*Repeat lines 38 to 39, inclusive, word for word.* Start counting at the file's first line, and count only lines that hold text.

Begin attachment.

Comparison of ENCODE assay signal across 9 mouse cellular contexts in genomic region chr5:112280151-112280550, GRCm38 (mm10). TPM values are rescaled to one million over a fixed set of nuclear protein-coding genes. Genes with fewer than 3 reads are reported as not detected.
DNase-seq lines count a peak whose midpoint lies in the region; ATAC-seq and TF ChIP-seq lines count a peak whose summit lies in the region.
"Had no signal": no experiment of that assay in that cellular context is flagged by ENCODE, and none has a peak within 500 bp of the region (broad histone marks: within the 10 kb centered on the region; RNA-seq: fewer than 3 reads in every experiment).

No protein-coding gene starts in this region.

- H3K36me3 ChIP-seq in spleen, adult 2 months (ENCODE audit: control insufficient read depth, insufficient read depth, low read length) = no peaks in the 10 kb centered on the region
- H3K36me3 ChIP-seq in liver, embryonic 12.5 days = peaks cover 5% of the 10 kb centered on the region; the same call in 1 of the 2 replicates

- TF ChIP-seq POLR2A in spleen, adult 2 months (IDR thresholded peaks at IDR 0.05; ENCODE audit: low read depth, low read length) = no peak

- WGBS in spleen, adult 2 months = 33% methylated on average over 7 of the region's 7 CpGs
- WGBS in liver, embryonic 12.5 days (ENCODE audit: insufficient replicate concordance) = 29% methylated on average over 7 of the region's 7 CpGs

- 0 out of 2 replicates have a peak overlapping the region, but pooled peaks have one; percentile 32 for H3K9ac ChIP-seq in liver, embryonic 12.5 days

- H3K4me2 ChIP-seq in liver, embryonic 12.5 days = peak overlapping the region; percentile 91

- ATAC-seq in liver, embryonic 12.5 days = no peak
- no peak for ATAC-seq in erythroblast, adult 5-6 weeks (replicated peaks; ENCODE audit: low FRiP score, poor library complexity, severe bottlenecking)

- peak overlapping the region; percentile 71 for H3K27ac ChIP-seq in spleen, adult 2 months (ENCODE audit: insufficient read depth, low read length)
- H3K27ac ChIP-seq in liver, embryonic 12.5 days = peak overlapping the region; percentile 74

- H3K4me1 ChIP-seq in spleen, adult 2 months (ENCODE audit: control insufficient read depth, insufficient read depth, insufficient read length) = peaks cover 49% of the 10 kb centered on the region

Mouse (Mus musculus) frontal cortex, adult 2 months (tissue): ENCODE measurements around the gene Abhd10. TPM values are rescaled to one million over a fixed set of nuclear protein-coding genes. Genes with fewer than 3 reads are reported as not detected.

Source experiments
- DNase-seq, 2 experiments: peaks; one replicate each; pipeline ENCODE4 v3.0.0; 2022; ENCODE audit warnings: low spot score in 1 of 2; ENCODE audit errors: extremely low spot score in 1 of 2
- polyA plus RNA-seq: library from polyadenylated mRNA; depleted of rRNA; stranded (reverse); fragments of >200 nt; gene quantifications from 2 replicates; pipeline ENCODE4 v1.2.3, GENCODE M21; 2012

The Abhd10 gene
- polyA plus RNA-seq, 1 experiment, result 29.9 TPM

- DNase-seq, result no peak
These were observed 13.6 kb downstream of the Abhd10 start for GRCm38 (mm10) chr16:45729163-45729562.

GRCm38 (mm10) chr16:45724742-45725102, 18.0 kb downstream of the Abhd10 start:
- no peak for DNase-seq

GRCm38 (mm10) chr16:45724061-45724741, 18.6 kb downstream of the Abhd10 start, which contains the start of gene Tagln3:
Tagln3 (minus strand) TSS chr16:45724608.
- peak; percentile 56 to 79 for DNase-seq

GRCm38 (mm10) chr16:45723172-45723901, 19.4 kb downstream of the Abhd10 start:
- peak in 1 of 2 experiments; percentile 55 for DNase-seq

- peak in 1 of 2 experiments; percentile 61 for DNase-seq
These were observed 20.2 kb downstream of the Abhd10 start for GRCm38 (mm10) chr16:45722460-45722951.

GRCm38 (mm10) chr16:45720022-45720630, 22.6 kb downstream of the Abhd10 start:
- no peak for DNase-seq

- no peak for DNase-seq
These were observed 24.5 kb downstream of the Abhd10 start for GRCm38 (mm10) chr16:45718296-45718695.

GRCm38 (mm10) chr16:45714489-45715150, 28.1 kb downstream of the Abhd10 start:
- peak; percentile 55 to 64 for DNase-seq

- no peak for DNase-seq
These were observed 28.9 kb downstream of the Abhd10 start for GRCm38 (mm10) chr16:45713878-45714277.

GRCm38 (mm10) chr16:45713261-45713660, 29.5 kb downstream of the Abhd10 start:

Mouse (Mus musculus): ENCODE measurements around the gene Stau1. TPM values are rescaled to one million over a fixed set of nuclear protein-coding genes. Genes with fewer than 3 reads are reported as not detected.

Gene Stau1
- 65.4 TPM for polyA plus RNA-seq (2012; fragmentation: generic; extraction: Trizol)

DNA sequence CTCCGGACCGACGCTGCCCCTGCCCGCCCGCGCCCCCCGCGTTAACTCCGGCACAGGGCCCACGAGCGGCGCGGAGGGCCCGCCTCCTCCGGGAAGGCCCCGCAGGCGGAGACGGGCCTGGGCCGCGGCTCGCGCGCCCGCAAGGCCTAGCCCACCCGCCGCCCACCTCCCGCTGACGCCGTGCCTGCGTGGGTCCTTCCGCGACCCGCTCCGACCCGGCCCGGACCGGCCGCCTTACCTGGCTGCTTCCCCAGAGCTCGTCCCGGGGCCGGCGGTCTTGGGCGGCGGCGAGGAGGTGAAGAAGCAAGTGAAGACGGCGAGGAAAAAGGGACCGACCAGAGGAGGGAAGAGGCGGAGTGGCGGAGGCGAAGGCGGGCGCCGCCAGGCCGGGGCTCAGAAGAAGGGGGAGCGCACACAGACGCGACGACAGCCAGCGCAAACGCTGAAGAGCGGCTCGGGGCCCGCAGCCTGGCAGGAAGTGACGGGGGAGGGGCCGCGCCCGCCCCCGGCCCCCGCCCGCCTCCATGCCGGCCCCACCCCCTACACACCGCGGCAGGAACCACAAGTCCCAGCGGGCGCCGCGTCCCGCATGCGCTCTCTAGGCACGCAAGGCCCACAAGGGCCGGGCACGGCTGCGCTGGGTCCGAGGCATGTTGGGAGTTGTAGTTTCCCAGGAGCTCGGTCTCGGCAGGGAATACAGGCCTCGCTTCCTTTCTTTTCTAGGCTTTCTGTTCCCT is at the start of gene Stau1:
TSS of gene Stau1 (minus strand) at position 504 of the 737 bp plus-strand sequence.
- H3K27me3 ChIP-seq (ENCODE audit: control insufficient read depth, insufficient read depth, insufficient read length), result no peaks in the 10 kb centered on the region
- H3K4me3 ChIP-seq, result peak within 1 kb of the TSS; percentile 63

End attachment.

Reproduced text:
GRCm38 (mm10) chr16:45714489-45715150, 28.1 kb downstream of the Abhd10 start:
- peak; percentile 55 to 64 for DNase-seq